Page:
We had some free time and a car with which we did some exploring. We found the spot above the city from which you get a wonderful view of the city with the famous HOLLYWOOD sign just under you. I have seen this very same shot in several movies since. We also managed to drive on the famous Mullholland Drive, a very curvy, two-lane road popular with sports car drivers.
One of the jobs the California computer center performed was for the California Department of Motor Vehicles. There were some terminals in the lobby of the building. One of the demonstrations given for the opening was to enter the license number of one of the passing cars into the computer, which would then search the Mass Storage Unit’s (MSU) magnetic cards for the driver’s name, address, etc. I wonder if that would have some legal ramifications nowadays. I take that back as a rhetorical question, as just today an employee of one of the local DMVs was in the news for wishing some young lady a happy birthday, then admitting that he looked her license plate up on his work computer. She reported him and he was fired. I hate the 21st century!!! Nobody seems to have a sense of humor.
One of the programmers I worked with was a man close to retirement age. He was looking forward to this event, as he constantly talked about his summer house in Maine and how nice it was to be there. They have been vacationing there for years and he planned to move up there after retirement. The big day finally came and then I was shocked to learn that he died less than three weeks later. This got me thinking and it wasn’t long after this that I made a promise to myself: I wasn’t going to wait to do something until I was old enough, rich enough. If the opportunity presents itself, take it!
The presidential elections were covered by the networks and NBC naturally took part in this effort. The computer center was utilized for analyzing data from exit polls and the predictions for each state were done using our computers. It was always a hectic but exciting night, and we got to see the newscasters close up. It was a brief exposure to show business. I still have the gold Cross pen they gave us for participating in the 1968 elections.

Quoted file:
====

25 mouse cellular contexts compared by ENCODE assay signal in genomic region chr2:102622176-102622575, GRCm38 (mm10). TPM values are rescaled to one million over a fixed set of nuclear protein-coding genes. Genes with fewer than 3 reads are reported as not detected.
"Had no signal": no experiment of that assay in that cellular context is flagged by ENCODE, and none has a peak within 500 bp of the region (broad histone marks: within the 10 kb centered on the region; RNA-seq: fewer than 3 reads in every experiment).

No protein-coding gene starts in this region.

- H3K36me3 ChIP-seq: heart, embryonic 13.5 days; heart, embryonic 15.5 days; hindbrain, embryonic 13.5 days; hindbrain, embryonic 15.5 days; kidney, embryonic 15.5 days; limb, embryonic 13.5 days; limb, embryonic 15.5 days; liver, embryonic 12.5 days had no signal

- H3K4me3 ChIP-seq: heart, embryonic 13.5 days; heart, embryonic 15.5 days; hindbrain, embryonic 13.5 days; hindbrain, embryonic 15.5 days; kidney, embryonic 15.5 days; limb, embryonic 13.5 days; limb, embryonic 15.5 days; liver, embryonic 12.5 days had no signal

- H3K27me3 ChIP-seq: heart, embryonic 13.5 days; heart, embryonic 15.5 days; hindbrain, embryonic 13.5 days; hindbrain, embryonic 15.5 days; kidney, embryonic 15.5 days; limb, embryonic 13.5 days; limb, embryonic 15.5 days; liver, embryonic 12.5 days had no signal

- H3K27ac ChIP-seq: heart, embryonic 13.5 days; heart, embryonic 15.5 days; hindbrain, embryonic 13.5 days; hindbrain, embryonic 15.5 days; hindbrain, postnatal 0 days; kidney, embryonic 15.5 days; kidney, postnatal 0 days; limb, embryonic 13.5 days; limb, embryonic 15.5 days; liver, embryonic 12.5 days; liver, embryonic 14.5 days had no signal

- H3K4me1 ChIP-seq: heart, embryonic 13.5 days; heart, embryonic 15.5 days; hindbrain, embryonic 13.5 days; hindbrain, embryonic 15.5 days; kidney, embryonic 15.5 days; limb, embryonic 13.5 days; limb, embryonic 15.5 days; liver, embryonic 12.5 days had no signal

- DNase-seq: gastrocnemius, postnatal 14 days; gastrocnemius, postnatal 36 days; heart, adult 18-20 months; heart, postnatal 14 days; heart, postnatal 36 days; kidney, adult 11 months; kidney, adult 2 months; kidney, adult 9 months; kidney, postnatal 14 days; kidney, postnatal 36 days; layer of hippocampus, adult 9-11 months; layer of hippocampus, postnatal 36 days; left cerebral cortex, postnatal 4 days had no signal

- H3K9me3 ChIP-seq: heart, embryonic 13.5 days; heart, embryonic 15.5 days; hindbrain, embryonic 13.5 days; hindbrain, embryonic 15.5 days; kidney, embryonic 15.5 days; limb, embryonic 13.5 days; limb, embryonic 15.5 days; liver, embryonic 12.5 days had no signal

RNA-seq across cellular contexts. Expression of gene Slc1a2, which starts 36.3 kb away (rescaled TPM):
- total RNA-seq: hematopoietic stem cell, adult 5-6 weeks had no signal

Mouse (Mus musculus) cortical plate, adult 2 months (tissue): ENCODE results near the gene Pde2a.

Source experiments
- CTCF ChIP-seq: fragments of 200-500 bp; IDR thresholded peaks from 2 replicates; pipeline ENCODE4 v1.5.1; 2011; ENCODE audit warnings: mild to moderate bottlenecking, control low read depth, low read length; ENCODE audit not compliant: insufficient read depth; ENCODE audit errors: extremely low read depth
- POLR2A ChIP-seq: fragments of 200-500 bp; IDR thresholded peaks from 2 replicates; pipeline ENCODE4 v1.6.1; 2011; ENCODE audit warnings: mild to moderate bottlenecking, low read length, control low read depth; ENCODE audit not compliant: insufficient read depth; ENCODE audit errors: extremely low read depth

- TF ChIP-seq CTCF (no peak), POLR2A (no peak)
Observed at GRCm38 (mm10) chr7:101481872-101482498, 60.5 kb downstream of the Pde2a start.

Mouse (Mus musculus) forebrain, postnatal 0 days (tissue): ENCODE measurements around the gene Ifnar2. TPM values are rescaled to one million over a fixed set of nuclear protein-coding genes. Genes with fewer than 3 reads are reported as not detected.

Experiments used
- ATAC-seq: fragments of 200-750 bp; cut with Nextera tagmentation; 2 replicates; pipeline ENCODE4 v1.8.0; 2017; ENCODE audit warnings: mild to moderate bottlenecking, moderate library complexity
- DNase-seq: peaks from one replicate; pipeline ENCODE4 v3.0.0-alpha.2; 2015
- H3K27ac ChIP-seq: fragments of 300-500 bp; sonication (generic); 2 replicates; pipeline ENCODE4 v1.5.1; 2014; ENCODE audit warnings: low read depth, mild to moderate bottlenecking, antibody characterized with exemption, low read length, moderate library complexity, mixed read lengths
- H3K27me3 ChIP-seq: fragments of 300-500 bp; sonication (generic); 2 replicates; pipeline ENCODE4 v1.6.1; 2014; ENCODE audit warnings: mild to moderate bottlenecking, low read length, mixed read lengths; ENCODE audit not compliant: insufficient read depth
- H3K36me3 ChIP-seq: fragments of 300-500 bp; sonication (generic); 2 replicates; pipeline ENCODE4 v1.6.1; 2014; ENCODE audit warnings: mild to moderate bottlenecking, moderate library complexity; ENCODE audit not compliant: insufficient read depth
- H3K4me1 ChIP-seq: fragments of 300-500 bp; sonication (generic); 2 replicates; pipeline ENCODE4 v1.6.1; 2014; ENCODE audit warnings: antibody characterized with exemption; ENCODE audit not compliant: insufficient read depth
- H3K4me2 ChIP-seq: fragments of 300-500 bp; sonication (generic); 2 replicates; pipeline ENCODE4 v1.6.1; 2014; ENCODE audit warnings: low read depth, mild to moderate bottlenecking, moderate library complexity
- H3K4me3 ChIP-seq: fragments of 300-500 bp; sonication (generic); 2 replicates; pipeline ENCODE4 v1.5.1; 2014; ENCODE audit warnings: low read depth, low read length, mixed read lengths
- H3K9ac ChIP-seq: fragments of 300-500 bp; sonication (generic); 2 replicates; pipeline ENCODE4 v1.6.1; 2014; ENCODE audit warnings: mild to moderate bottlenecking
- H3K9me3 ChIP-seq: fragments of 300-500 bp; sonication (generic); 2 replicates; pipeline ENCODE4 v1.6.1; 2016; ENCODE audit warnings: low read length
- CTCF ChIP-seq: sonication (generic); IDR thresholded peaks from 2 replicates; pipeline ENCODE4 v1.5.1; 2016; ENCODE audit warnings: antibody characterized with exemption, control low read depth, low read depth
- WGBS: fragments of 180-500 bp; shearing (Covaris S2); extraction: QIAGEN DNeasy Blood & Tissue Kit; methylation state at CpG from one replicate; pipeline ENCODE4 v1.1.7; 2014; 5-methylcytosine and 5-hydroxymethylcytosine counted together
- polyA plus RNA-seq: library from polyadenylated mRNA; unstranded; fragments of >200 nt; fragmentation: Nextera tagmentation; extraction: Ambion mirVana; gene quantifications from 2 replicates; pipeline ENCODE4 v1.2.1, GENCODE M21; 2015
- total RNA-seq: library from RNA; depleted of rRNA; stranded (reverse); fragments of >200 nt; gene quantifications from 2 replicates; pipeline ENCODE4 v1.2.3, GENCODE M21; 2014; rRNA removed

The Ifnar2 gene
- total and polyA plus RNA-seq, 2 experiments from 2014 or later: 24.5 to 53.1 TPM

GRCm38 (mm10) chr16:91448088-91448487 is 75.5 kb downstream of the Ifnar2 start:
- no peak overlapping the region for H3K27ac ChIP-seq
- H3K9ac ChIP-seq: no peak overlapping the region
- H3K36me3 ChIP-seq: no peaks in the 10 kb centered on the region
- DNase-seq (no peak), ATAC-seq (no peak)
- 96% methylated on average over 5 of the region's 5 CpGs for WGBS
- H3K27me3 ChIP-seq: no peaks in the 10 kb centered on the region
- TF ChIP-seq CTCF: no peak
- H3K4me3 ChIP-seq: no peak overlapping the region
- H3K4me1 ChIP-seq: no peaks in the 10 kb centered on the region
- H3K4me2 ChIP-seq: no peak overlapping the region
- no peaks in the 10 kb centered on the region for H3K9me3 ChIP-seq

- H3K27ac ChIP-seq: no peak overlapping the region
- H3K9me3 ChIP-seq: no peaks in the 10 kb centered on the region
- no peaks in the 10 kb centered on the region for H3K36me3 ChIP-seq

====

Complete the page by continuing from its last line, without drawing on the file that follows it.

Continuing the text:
The First Trip to Cleveland
During the summer plans were made to visit Mary’s older sister, Elsie, her husband Don and three sons in Cleveland and I was invited to go along. I had not met them before. They picked me up after work at the bank at midnight in Mary’s mom’s car and the six of us set off on the Pennsylvania Turnpike. Mary’s mom was driving, with Mary and I sitting next to her in the front and the four kids in the back, asleep. In those days the traffic was much sparser, consisting mostly of tractor trailers. Mary’s mom didn’t like trucks, so she would pass them at all cost but then would immediately slow down to a speed slower than the truck’s she just passed. She did this to a truck three times before the driver got upset enough to lay on the air horn. I looked at Mary with pleading eyes and she got the message and asked to drive. I sat in the middle. After a while Mary got tired and asked her mom if it would be okay for me to drive. She, of course, refused. So, I devised a plan to give both of us a little relief and with my left foot I operated the gas and brake pedal, while she just needed to steer. This is how we drove all the way to Cleveland.
As we were driving into Chardon, the closest settlement to their house, I noticed what looked to me like ashtrays attached to almost every tree along the main road. There were sidewalks on both side of the road with houses. I had two thoughts in my head: One was a commentary on how clean this lttle village must be that they provide their populus with ashtrays and secondly, how much must these people smoke? When I voiced my observations to Elsie, she almost fell of the chair, she was laughing so hard. As it turns out, they weren’t ashtrays but containers to catch the sap from the maple trees! What a country!
Our First Trip to the “Shore”
This picture on the left is of Mary and I on June 11, 1967. The picture above is of the back of the picture on which Mary wrote:
“Geza and I at the shore June 11, 1967. I got a sunburn but he just gets brown. We had the kids with us. Geza saw to it that I had a good time anyway.”
Mary’s voice, her white teeth, wonderful smile and great sense of humor attracted me to her, traits she still has and I still find endearing.
The next chapter is:
So, it was with this car that I traveled to Philadelphia, towing an enclosed trailer holding all my worldly possessions. By the way, the trailer hitch was attached to my bumper at the local trailer rental place. Yes, cars had metal bumpers in those days! As soon as I got into Pennsylvania traveling on Route 81 just past Binghamton, I saw a traffic sign which I thought said MAXIMUM SPEED 50MPH. I jammed on the brakes to quickly slow down and was feeling good about my noticing the sign and thus preventing a possible speeding ticket. Then I saw the next sign a little later. It said MINIMUM, not maximum. The rest of the trip was uneventful and I managed to safely arrive.